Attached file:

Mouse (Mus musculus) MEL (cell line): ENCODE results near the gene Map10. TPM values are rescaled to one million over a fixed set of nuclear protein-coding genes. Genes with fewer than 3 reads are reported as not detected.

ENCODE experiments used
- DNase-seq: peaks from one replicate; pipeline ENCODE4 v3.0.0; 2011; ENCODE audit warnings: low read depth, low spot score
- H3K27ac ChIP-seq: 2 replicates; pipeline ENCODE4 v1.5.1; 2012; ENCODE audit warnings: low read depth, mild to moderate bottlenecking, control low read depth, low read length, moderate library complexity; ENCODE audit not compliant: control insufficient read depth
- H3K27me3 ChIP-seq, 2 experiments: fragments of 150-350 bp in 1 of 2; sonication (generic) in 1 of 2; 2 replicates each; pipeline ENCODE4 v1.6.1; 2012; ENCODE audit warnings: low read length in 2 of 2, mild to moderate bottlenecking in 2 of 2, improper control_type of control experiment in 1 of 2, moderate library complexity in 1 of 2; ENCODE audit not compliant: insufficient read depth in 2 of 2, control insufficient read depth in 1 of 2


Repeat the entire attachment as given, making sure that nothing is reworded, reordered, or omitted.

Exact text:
Mouse (Mus musculus) MEL (cell line): ENCODE results near the gene Map10. TPM values are rescaled to one million over a fixed set of nuclear protein-coding genes. Genes with fewer than 3 reads are reported as not detected.

ENCODE experiments used
- DNase-seq: peaks from one replicate; pipeline ENCODE4 v3.0.0; 2011; ENCODE audit warnings: low read depth, low spot score
- H3K27ac ChIP-seq: 2 replicates; pipeline ENCODE4 v1.5.1; 2012; ENCODE audit warnings: low read depth, mild to moderate bottlenecking, control low read depth, low read length, moderate library complexity; ENCODE audit not compliant: control insufficient read depth
- H3K27me3 ChIP-seq, 2 experiments: fragments of 150-350 bp in 1 of 2; sonication (generic) in 1 of 2; 2 replicates each; pipeline ENCODE4 v1.6.1; 2012; ENCODE audit warnings: low read length in 2 of 2, mild to moderate bottlenecking in 2 of 2, improper control_type of control experiment in 1 of 2, moderate library complexity in 1 of 2; ENCODE audit not compliant: insufficient read depth in 2 of 2, control insufficient read depth in 1 of 2